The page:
I started telling stories at the age of seven. I shared a room with my older brother, and come bedtime, I spun tales about a family of bears. Although they were too poor to afford a motorized car or bathroom plumbing, they always seemed to laugh. And so did my sibling.
Sometimes the bear-kids poked fun behind their father’s back for looking identical to Fozzie. Other times, they embarked on thick-haired adventures looking for their blue dog named Horn.
My fiction and I grew older, and when the time came that adults asked what-and-where questions about college, I told them my plans of telling stories about play for pay. “Sports journalism at UT Austin,” I broadcasted.
Sports journalism at UT Austin, or anywhere in Texas for that matter, bears an obese focus on football. I flea-flickered my way into the chair of a live, weekly football roundtable for the campus TV station. After fumbling a few pro-pigskin names while my co-host showboated his ability to rattle off stats about the 1981 playoff game between the Cowboys and the Falcons, I fell off the sports roster and turned toward more serious beats.
Broadcast journalism had me cutting my long hair into a bob and buying collared shirts the color of Easter eggs. The heavier news weighed on me, and I cried through interviews of terminally doomed children and adults whose siblings got hammered, literally, to death.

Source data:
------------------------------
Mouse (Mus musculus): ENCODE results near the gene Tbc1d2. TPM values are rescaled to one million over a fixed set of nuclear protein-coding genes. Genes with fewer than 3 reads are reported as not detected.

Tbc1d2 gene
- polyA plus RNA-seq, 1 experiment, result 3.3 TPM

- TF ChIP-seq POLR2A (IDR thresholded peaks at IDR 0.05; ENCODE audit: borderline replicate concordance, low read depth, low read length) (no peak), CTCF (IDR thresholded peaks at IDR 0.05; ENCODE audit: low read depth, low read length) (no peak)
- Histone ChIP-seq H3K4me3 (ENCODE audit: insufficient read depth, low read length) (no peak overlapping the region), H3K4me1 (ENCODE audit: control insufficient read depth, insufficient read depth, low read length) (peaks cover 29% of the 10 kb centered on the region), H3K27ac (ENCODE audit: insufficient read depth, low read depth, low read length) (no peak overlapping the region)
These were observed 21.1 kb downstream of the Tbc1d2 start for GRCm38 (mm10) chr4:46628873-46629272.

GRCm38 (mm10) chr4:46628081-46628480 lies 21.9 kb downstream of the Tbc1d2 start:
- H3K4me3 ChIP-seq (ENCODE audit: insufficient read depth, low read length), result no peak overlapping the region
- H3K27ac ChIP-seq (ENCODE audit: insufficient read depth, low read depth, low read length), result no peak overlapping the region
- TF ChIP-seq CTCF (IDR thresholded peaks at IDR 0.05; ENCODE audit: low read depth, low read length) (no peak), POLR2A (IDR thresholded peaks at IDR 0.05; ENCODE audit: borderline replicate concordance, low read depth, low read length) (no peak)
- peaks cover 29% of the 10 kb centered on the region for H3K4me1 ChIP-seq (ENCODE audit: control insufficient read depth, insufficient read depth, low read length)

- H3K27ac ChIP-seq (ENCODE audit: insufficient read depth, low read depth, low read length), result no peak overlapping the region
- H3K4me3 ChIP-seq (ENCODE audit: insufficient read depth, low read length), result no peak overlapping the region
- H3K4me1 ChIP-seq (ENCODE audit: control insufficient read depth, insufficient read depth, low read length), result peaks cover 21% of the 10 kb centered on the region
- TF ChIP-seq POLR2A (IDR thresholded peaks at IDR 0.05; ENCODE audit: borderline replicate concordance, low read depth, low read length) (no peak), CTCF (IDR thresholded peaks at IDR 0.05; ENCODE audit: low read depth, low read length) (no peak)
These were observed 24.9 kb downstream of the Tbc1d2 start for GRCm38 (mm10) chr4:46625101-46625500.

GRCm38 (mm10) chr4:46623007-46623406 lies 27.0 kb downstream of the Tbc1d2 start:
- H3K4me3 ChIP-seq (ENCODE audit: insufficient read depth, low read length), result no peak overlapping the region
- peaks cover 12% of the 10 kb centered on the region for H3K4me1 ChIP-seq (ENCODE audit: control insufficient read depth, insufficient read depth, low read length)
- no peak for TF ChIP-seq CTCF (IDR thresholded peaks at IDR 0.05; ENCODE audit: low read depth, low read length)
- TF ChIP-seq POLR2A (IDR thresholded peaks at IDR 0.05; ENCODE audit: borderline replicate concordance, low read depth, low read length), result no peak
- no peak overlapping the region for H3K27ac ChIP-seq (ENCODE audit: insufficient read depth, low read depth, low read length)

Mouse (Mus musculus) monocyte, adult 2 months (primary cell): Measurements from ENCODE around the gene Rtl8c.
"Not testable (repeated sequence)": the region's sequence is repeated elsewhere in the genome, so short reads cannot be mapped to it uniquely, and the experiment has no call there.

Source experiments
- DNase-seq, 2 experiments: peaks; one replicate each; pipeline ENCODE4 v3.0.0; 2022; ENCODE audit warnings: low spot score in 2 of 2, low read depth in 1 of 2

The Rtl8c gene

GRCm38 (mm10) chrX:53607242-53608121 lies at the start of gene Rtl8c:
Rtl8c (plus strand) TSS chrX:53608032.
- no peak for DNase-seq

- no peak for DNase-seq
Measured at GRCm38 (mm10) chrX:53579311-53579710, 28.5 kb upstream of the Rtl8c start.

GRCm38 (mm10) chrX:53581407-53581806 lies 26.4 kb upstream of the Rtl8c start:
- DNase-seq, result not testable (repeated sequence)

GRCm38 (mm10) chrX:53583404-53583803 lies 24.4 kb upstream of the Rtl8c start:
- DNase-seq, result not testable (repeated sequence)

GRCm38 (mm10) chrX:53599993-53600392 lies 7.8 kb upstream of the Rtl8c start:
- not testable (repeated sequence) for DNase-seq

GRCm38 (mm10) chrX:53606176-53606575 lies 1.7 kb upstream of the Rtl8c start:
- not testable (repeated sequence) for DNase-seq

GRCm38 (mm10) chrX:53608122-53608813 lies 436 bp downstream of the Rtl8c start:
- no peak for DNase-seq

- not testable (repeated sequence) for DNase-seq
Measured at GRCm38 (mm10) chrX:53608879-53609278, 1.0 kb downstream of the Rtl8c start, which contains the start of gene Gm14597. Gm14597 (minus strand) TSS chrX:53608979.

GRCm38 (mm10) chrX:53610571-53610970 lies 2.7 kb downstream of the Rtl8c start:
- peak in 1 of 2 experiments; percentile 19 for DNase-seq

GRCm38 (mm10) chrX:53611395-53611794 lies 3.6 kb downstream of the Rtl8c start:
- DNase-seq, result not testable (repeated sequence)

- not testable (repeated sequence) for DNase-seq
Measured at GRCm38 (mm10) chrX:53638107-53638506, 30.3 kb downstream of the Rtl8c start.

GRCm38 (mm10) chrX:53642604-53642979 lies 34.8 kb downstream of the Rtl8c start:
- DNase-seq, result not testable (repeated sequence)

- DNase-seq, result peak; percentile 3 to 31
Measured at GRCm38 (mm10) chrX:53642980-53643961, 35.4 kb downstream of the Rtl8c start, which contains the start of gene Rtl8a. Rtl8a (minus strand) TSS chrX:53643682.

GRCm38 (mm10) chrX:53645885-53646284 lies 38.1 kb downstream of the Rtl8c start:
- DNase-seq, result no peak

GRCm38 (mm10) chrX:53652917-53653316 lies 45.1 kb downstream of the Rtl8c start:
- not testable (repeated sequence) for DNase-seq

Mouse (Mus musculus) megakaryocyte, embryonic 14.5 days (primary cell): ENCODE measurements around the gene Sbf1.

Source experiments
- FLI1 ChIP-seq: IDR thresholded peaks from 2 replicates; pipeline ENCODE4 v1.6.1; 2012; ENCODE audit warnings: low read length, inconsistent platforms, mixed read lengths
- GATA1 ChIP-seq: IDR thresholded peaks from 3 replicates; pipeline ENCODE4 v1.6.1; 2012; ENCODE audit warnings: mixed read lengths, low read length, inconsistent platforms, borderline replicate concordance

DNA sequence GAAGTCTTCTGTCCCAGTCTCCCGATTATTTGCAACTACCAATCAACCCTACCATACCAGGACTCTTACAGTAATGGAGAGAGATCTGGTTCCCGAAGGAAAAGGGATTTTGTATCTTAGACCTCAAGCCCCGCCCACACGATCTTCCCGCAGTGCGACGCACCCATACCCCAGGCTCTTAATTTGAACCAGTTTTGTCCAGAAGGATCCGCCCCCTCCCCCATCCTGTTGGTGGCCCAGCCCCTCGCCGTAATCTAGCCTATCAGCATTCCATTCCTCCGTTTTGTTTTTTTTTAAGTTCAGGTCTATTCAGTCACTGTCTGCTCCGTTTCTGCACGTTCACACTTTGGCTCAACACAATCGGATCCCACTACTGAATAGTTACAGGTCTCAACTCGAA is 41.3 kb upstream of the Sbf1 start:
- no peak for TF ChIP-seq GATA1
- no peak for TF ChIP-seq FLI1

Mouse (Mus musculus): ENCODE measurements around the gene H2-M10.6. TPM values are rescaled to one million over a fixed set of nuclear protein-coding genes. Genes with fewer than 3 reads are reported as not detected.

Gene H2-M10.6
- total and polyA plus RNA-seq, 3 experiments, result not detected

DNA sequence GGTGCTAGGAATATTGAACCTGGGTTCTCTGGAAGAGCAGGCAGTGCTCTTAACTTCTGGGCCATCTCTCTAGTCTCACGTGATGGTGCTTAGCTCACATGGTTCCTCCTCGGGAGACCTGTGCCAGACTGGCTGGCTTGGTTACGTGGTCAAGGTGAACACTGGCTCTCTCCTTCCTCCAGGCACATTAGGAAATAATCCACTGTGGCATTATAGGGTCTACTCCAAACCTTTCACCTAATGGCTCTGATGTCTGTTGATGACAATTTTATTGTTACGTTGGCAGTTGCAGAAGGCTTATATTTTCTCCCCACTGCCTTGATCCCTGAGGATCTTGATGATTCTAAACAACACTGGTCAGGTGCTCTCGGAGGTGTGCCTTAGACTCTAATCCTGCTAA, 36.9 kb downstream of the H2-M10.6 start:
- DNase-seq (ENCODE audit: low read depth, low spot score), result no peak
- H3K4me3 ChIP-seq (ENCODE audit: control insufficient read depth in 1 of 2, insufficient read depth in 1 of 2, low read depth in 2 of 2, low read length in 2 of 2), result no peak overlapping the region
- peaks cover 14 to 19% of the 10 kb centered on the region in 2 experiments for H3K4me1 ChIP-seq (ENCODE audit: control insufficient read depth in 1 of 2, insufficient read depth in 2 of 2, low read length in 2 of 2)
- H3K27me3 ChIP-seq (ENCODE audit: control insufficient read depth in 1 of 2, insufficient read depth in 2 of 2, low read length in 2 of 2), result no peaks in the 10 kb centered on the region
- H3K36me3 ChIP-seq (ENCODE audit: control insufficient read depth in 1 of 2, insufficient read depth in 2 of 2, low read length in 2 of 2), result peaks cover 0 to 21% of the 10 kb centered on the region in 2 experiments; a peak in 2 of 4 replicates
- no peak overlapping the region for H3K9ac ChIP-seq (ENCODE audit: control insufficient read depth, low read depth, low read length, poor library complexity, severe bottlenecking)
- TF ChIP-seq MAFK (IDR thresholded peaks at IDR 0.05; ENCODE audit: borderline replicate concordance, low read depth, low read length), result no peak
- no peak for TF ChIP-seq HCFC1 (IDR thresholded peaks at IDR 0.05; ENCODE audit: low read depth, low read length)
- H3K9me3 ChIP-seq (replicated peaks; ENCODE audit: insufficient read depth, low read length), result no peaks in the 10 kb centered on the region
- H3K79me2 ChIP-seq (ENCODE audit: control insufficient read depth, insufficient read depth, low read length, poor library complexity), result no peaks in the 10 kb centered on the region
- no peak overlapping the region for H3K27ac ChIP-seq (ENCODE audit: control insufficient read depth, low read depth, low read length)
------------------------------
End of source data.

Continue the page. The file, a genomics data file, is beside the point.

While wrapping up my days as a Longhorn, I landed a job with a new-in-town, 24-hour news station. My first day I suited up in soft periwinkle and waterproof Maybelline and sat around another, much larger roundtable to discuss the week’s events. That Tuesday, two young men had etched their names permanently on the blackboard of a Colorado high school named Columbine.
My new coworkers praised the frontline reporters who fired off interviews with kids telling their parents that they were alive. The day-long discussion seemed callous. I left feeling blistered and no longer skippy about telling stories for a salary.
Not long after I left my position, and Austin, I pulled a moving truck full of bobbling box towers and dog hair into Boulder—a town only 35 miles from Columbine High School. I knew no one, and so began scarfing down miles with my Aussie-lab running partner on Colorado’s mountain trails. Running over rocks and roots moved me. The trails were honest, and sometimes brutally so.
Somewhat-in-town jaunts with Lola turned into through-the-night solo runs—some climbing as high as 13,000 feet. On one particular lunar-lit night, I ran into a grove of Aspen trees, their trunks a moon-colored glow. I clicked off my then-useless headlamp, and wild-footed my way on a mooncut mountain trail. Then, wits fully eclipsed, I Jeeped the two-hour drive home, forgetting my plan to camp that night.
From there, I sobered to the idea of running with other two-leggers. I mingled with Boulder’s running community—a mix of top-shelf, rugged to the core runners. Some were recovering from alcohol-abuse, others from alleged other abuses by a Boulder-based cult that ran ultramarathons on little more than innate, human-brewed spirit (but that’s a story for another day). Most, however, were soul-feeding on nature, community, and the simple joy of running.